Dabigatran Use, Effectiveness Differs Between Women and Men with Atrial Fibrillation, Says Study

Deborah Brauser

October 28, 2015

MONTREAL, QC – Sex differences exist in effectiveness, dose use, and safety for the novel oral anticoagulant (NOAC) dabigatran (Pradaxa, Boehringer Ingelheim) for patients with atrial fibrillation (AF), suggests new research[1].

A population-based cohort study of more than 63,000 Canadian patients with AF showed that women had a higher risk of stroke at baseline and a lower bleeding risk vs men. Although the male dabigatran users had a significantly lower risk of bleeding vs the men who used warfarin, based on propensity scoring (P for interaction=0.008), this dabigatran-vs-warfarin association was not significant in the women.

The women who used dabigatran at 150 mg twice daily did have a trend toward lower stroke risk vs the women who used warfarin (HR 0.79, 95% CI 0.56–1.04). However, 65% of the female dabigatran users filled their prescriptions at a lower dose (110 mg twice daily).

"In Canada, these two doses of dabigatran are approved," principal investigator Dr Louise Pilote (McGill University Health Center, Montreal, Quebec) told heartwire from Medscape. Although the 150-mg dose has been approved by the US Food and Drug Administration, the 110-mg dose has not.

"At least in Canada, we're saying that the 150-mg dose should be prescribed as much as possible in women because it offers better protection for stroke prevention with similar bleeding risk," she said. "Also, although previous literature has discussed a higher MI risk for dabigatran compared with warfarin, that's not something we found in our work, which is reassuring."

The findings were published online October 27, 2015 in Circulation: Cardiovascular Quality and Outcomes.

Women-Specific Results Needed

The investigators note it has been shown that women over the age of 75 with AF are at higher risk of stroke than men. The RE-LY study showed that dabigatran 150 mg given twice a day is more effective at preventing stroke than warfarin, while dabigatran 110 mg twice daily has a lower risk of bleeding.

"However, in the RE-LY trial, there were fewer females enrolled than male (37%), which raises the question as to whether results obtained in a randomized clinical trial of mainly men can be generalizable and applicable to women," write the researchers.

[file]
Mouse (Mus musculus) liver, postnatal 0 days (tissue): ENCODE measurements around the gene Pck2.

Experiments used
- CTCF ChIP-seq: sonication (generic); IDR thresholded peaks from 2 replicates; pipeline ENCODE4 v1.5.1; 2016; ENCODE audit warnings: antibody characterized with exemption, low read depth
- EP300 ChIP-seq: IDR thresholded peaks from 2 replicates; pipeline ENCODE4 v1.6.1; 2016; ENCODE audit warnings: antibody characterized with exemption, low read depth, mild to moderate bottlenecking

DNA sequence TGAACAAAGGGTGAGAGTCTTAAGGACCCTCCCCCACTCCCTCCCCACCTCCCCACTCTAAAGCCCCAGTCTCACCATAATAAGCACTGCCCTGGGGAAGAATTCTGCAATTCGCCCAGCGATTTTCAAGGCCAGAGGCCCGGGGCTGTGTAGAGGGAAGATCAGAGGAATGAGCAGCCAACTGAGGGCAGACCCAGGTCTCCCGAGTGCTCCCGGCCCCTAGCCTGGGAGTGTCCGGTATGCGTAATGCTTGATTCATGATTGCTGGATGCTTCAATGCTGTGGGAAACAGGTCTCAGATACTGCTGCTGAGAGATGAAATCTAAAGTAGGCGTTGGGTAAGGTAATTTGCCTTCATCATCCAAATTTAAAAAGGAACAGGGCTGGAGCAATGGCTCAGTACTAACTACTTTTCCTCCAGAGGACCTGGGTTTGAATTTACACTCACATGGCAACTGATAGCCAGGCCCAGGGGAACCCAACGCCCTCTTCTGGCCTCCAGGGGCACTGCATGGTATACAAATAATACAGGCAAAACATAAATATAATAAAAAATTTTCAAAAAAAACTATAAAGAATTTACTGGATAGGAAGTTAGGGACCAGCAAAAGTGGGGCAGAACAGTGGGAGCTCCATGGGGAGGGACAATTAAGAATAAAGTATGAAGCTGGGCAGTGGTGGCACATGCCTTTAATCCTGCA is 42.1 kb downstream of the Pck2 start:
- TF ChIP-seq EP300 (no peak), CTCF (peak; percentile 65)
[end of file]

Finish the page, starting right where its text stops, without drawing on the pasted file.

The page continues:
"Unfortunately, we have little information on women-specific results in terms of drug safety and efficacy. We tend to assume that results found in men will be the same in women, but that's an assumption," added Pilote.

For this study, the investigators examined administrative data on 63,110 patients (50.4% women) from Quebec who had been discharged from hospitalization for AF or a major comorbid diagnosis between 1999 and 2013. They found 15,918 users of dabigatran at doses of either 150 or 110 mg twice daily and matched them at a 1:3 ratio with warfarin users (n=47,192). The mean follow-up was 1.3 years.

Significantly more female than male participants had a history of stroke at baseline (12.2% vs 10.5%, P<0.001) and a lower baseline bleeding risk, based on modified mean HAS-BLED score (2.5 vs 2.6, respectively, P=0.02).

Interestingly, all patients who received dabigatran at 150 mg had a lower baseline bleeding rate vs those receiving the medication at 110 mg.

There was no significant difference in dabigatran prescriptions for the higher or lower doses among the men (51.8% vs 48.2%, respectively). Women younger than 75 years were more likely than their male counterparts to fill prescriptions for dabigatran 110 mg twice daily (22.8% vs 18.5%, respectively, P<0.001), as were the women older than 75 (83.5% vs 76%, P<0.001).

After adjustment for age, other treatments, and comorbidities, the overall group of dabigatran women were still significantly more likely to fill their prescriptions at the lower dose (odds ratio [OR] 1.35, 95% CI 1.24–1.48).

Women Perceived as Frailer?

There were no significant differences between the men and women for stroke incidence for the higher dabigatran dose (1.74 events per 100 person-years vs 1.76, respectively) or for the lower dose (2.83 vs 3.05, respectively).

The female lower-dose dabigatran users did have lower crude rates of bleeding vs the men (6.38 vs 7.47, P=0.04), and the women taking the higher dose had lower rates of MI (0.54 vs 1.06, P=0.01).

Although the female warfarin users had significantly lower rates of bleeding than the men (6.56 vs 8.43, P<0.001), they had higher crude rates of stroke (2.95 vs 2.43, P<0.001).

There were no significant between–treatment-group differences in MI risk for the men or for the women.

"In everyday practice, women with [AF] are mainly treated with the dabigatran 110-mg twice-daily dose; however, they tend to gain more stroke protection with the higher dose," write the investigators, adding that this practice is puzzling.

"It is possible that clinicians perceive women as frailer patients than men, so they tend to be more concerned about safety and therefore prescribe women with a lower dose, compromising efficacy."

They point out that more studies are now needed — especially those that enroll more women. "Sex represents an important modifier of the cardiovascular system and should be recognized as an important factor in both basic science and clinical research."

Pilote said that the overall take-home message is that "when we have sufficient number of men and women to compare, there are sex differences in efficacy and safety. And the higher dose of dabigatran appears better in women for lower stroke rate."

The study was funded by a grant from the Canadian Institutes of Health Research. The authors report no relevant financial relationships.


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